What role can the arts play in promoting positive social change?

Inspired by the seminal artistry of Anna Deavere Smith, Live Context explored the ways art fosters imagination, empathy, and creative expression to cultivate equality, active citizenship, and a more just society.


Past Live Context Events: Arts and Social Change

Screening | Twilight: Los Angeles, 1992
Wed, October 14, 2015 at 7:30pm
Cubberley Auditorium

In this PBS-TV film based on the original New York stage production, Anna Deavere Smith transforms herself into scores of individuals in a mosaic set in South Central Los Angeles in the violent aftermath of the 1992 Rodney King trial and verdict. A Q&A with Smith led by Vice Provost for Undergraduate Education, Harry Elam Jr., will follow.

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Public Talk | New world a-coming: Jazz and Civil Rights
Mon, October 19 at 5:30pm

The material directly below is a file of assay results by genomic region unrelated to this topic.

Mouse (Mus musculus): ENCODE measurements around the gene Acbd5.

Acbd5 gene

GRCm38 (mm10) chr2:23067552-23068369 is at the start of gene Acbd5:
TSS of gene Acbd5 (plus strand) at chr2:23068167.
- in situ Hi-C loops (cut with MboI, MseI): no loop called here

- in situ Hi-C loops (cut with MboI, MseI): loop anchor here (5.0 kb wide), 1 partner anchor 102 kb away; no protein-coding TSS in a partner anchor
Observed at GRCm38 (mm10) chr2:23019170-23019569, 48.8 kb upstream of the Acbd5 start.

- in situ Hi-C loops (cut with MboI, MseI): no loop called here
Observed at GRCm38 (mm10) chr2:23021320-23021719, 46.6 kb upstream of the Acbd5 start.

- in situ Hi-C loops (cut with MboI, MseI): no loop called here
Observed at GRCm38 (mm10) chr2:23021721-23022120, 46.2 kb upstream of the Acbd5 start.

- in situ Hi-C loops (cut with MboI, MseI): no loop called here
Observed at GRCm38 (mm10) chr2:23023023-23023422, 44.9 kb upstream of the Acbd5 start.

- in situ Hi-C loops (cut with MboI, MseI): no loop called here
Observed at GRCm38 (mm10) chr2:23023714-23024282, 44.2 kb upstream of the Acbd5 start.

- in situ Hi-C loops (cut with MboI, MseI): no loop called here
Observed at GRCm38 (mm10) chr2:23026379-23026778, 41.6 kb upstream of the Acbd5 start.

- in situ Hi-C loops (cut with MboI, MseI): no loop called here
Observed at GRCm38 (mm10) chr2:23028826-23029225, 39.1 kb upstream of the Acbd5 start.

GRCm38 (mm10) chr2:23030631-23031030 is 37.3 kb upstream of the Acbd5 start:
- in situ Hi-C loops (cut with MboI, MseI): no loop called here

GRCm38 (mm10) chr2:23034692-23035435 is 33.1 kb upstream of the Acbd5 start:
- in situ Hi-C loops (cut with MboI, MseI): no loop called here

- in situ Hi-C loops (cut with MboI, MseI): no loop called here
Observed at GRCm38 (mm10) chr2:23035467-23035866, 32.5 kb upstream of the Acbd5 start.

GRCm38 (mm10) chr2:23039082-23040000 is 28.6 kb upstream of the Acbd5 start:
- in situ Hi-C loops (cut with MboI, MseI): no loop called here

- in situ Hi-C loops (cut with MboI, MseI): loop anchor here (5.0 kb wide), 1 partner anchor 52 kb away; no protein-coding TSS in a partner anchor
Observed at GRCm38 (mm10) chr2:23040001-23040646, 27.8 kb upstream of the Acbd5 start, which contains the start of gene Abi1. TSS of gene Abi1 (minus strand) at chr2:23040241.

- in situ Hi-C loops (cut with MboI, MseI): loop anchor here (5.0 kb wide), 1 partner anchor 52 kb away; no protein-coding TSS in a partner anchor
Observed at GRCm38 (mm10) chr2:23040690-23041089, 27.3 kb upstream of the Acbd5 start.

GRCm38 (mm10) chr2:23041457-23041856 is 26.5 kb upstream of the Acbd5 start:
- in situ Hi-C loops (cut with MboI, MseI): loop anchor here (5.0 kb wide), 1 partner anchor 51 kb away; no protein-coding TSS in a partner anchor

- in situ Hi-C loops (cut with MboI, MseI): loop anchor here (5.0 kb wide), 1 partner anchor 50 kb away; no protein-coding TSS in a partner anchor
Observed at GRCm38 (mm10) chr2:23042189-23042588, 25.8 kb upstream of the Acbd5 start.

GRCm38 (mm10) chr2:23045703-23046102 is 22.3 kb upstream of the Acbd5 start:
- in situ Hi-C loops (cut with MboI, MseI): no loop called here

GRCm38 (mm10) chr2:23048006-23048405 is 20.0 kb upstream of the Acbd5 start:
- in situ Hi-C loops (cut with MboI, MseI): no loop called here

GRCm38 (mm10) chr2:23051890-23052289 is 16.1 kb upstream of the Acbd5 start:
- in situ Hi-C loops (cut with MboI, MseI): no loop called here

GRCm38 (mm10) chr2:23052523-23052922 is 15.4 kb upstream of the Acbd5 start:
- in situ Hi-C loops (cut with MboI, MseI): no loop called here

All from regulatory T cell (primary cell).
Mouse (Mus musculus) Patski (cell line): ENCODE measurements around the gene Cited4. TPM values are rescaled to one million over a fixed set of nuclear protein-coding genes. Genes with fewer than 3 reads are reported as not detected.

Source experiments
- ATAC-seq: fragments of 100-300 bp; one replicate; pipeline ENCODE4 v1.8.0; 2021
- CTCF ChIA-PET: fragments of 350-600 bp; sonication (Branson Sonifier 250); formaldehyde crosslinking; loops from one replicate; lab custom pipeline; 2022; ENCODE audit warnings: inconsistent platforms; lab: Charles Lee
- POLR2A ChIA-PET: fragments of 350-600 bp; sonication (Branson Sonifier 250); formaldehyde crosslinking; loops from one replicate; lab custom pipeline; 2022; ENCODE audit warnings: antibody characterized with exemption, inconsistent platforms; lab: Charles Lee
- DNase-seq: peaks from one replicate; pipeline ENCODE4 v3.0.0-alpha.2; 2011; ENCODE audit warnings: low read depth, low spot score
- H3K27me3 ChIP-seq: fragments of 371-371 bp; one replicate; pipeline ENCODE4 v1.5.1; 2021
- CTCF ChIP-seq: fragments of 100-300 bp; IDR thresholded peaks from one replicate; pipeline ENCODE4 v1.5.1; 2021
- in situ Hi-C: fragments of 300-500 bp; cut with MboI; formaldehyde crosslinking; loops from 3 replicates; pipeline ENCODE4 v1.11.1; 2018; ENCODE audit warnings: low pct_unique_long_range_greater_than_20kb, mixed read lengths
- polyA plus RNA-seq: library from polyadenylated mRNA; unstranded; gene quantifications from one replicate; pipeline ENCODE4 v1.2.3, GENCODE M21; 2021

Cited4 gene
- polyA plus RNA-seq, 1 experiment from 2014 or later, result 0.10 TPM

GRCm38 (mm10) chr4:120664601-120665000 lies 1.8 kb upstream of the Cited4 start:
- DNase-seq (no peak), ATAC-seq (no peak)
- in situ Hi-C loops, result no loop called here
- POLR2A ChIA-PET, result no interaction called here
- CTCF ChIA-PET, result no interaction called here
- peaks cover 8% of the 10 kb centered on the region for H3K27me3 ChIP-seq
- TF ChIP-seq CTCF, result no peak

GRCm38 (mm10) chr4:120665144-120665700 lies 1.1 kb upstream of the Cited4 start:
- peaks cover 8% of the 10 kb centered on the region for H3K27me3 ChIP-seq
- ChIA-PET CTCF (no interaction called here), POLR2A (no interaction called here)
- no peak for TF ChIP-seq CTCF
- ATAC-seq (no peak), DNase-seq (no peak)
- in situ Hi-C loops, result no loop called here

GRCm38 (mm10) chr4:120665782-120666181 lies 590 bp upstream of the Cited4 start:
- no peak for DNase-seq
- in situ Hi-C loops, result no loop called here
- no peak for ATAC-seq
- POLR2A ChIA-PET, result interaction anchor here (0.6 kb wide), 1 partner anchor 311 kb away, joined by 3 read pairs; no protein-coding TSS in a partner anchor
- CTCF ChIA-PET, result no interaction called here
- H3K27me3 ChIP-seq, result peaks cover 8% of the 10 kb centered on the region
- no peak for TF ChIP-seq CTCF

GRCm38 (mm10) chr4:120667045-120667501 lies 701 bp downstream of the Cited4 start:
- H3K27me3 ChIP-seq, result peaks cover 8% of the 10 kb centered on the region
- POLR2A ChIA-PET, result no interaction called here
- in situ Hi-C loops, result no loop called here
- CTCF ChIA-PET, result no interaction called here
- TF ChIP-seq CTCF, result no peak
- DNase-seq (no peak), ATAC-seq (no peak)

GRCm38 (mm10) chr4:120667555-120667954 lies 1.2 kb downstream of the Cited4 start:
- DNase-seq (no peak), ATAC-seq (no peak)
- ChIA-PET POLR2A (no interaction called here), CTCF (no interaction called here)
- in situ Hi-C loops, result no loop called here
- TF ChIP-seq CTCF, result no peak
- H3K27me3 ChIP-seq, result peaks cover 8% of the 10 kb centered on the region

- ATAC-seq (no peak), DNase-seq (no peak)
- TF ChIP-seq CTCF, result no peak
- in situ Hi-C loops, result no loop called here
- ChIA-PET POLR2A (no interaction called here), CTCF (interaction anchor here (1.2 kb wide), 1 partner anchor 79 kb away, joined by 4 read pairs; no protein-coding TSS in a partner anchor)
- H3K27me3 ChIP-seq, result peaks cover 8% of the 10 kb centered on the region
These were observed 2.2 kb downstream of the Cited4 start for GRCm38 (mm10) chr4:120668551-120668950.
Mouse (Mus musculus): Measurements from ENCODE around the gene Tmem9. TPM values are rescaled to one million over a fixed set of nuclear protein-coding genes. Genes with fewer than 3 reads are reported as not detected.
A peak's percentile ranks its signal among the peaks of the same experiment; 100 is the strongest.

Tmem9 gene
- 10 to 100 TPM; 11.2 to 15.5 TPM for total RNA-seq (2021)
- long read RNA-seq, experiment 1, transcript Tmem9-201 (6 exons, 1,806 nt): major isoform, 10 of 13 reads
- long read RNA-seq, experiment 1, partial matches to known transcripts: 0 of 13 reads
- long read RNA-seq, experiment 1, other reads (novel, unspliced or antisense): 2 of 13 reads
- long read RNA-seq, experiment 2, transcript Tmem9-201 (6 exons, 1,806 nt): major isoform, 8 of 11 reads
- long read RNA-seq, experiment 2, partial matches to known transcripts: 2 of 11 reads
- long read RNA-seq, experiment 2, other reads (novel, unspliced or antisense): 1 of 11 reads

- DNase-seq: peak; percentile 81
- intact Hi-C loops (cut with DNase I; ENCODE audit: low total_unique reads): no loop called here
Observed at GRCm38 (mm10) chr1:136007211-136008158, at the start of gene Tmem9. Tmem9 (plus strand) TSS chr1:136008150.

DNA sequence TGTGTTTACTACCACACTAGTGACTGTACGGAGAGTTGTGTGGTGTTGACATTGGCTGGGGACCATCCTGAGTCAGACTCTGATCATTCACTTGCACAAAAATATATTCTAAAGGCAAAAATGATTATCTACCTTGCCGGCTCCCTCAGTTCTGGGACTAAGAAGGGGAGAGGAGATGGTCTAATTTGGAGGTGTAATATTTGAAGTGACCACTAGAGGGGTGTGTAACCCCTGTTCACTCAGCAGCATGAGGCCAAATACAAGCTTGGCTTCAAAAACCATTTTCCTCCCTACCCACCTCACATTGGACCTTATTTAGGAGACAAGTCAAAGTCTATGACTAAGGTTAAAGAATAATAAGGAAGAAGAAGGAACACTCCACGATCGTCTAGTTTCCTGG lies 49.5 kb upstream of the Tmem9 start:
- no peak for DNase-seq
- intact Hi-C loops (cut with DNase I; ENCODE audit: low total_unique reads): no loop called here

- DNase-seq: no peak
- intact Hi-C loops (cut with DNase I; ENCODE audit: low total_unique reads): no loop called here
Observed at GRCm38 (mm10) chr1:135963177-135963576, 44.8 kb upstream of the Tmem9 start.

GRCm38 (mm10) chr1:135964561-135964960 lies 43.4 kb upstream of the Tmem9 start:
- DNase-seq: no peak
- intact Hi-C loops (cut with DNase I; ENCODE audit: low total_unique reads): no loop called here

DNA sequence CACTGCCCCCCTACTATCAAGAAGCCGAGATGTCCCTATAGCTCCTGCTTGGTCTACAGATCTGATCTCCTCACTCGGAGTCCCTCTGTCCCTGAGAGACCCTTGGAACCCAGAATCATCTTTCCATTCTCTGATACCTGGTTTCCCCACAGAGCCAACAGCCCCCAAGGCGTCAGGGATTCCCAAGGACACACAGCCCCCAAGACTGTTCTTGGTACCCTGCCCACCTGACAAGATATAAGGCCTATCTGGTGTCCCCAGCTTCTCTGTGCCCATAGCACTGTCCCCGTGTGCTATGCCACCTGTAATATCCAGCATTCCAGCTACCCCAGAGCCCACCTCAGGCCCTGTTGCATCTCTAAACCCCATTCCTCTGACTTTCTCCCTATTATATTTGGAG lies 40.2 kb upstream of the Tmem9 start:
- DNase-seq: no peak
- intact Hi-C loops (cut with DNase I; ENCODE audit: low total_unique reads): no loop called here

Cantor Arts Center Auditorium

Jazz has a long and intertwined history with America’s civil rights movement. In conversation with special guest Marcus Shelby (Bay Area bassist, composer, and bandleader), jazz specialist Loren Schoenberg will explore this rich history with a historical discussion, visual documents, and music.


Performance | Letter from a Birmingham Jail
Wed, October 21, 2015 at 7:30pm
Memorial Church

Smith does a reading of Dr. Martin Luther King Jr.'s historic defense of his strategy of nonviolent resistance to racism, arguing that people have a moral responsibility to break unjust laws. Featuring Robert McDuffie, violin, and Anne Epperson, piano. Copresented with the Office for Religious Life and the Office of the Vice Provost for Undergraduate Education.

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Conversation | Art, Race, and Citizenship
Mon, October 26, 2015 at 6:00pm
Bing Concert Hall

Cultural commentator Frank Rich and artist Anna Deavere Smith share perspectives on the critical nature of art in a democratic society, how it broadens mutual understanding, and inspires civic engagement. How are the arts advancing the public dialogue on race and equality in America today?


Performance | The Pipeline Project
Fri, October 30, 2015 at 7:30pm
Bing Concert Hall

In her newest exploration, Smith uses her signature form of documentary theater to investigate the school-to-prison pipeline -- the cycle of suspension from school to incarceration that is prevalent among black, brown, Latino, and Native American youth in underserved communities.

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